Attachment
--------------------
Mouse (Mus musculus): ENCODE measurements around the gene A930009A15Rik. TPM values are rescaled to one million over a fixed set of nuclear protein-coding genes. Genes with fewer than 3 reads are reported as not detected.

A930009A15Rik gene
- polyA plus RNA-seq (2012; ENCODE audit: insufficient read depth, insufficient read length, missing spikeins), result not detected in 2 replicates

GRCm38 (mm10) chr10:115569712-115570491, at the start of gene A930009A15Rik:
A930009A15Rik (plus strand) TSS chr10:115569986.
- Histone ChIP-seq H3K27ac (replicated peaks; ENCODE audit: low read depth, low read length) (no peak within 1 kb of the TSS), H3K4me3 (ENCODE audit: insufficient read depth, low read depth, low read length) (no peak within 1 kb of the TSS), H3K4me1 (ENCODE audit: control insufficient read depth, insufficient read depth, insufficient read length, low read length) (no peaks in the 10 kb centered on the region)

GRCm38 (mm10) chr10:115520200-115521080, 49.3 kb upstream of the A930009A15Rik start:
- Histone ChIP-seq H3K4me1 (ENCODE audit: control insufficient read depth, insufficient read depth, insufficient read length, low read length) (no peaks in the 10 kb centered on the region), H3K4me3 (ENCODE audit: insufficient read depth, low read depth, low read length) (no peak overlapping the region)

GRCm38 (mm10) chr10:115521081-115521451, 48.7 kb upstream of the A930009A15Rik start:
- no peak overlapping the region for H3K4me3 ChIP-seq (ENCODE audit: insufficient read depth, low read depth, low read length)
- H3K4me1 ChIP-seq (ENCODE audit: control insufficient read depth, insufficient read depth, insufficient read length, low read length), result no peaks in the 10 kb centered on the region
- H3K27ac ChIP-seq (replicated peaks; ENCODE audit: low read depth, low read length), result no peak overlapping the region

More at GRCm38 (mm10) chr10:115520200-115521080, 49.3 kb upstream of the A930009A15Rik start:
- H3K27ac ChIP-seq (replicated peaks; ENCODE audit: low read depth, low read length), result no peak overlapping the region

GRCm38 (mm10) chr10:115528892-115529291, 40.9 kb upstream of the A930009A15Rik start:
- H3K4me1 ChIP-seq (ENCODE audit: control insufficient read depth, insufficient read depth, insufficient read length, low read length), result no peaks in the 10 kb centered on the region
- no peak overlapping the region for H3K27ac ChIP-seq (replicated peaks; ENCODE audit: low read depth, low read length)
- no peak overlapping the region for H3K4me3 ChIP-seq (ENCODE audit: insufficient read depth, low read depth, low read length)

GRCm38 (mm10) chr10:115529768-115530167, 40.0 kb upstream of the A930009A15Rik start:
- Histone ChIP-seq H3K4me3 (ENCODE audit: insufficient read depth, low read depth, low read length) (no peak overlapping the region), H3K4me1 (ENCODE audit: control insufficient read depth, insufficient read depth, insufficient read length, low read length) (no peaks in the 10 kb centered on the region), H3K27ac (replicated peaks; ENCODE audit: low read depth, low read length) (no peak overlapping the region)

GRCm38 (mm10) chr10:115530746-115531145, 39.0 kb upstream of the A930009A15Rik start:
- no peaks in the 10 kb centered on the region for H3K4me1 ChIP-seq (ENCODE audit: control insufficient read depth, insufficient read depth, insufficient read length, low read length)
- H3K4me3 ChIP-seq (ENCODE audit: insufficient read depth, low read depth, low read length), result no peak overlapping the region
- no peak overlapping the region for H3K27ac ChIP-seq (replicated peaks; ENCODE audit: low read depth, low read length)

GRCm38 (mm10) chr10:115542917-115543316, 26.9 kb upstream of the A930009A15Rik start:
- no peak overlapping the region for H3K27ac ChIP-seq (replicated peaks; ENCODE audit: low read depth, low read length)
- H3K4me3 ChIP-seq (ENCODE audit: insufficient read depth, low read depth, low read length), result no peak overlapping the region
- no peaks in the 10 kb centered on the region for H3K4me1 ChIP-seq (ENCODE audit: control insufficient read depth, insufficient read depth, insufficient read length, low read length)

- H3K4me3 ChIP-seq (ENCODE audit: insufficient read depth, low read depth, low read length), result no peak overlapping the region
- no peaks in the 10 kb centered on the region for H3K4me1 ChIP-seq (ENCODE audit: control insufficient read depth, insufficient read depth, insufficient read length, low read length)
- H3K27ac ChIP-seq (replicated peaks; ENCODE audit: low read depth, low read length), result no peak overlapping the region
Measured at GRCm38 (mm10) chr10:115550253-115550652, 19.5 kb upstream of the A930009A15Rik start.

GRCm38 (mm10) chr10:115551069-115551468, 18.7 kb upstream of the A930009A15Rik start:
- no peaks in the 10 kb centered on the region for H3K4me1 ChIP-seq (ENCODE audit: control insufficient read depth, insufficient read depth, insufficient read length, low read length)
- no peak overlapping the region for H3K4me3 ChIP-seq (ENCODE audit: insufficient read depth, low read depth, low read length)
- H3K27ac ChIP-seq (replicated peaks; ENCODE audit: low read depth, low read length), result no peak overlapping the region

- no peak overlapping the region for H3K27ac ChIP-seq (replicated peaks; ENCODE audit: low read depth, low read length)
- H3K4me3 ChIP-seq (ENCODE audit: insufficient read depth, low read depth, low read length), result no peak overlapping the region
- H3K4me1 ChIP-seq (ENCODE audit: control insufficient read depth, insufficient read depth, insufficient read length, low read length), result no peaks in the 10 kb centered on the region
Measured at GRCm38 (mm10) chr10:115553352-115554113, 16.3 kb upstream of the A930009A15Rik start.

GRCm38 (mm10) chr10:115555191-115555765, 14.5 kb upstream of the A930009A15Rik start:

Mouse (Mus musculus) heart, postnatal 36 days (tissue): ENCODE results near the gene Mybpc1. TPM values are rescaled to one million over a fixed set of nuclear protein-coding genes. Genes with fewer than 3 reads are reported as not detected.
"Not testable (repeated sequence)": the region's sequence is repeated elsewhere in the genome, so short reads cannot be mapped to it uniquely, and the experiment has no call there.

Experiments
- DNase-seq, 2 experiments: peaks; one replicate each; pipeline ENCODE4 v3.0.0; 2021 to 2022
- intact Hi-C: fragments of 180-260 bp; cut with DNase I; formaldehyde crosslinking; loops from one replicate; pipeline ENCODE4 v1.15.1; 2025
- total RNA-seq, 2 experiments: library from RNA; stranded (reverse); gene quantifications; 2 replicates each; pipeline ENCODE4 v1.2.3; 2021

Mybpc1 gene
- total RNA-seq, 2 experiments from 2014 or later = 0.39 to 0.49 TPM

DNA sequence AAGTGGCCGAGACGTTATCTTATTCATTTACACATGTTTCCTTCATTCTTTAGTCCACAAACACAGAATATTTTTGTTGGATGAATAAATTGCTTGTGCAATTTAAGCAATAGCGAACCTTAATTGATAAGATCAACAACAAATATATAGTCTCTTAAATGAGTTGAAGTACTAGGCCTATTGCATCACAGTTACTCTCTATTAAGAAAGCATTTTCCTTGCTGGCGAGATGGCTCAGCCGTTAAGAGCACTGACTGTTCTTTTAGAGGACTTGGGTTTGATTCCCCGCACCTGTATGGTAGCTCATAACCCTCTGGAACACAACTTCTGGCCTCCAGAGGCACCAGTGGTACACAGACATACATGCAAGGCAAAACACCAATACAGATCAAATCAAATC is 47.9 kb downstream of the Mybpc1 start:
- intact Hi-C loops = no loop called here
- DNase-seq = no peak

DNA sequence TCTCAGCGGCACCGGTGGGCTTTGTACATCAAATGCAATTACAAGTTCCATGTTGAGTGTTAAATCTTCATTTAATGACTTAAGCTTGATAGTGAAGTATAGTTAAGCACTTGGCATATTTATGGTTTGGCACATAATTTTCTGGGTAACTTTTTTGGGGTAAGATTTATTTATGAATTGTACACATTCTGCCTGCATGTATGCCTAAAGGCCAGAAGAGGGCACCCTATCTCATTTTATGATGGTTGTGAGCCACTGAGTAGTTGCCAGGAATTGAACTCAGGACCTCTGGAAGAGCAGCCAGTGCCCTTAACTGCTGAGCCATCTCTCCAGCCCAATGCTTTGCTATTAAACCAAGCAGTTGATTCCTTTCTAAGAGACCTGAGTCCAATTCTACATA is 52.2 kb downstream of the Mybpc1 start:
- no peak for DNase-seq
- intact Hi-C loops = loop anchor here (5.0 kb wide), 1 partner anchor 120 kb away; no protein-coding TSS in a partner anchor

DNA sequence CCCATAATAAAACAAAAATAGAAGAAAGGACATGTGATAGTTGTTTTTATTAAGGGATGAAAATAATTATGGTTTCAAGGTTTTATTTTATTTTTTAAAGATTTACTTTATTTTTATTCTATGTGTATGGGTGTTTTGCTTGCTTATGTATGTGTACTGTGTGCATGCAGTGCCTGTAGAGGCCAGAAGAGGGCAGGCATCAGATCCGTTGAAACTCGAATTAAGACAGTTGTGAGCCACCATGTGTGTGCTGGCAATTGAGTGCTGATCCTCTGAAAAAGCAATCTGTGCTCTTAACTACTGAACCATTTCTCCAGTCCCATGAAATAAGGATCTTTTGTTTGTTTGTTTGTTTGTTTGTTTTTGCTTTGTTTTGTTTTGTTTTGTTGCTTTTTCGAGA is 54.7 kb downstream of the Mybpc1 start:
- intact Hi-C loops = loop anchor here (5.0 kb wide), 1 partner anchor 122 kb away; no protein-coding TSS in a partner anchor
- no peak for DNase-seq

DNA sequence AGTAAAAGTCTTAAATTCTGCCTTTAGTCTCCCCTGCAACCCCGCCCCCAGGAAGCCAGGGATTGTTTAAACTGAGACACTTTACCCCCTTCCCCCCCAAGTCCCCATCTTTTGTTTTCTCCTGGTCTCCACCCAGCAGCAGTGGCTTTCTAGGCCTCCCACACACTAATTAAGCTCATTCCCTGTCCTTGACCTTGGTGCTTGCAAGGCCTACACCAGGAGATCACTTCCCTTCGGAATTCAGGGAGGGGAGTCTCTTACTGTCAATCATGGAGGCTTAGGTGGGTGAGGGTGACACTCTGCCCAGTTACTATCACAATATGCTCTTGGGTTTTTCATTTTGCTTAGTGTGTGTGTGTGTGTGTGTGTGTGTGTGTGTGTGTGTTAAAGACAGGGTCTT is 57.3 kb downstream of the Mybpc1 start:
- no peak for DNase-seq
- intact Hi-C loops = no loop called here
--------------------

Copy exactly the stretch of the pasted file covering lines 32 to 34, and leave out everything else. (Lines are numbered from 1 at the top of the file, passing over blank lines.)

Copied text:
Measured at GRCm38 (mm10) chr10:115550253-115550652, 19.5 kb upstream of the A930009A15Rik start.

GRCm38 (mm10) chr10:115551069-115551468, 18.7 kb upstream of the A930009A15Rik start:
- no peaks in the 10 kb centered on the region for H3K4me1 ChIP-seq (ENCODE audit: control insufficient read depth, insufficient read depth, insufficient read length, low read length)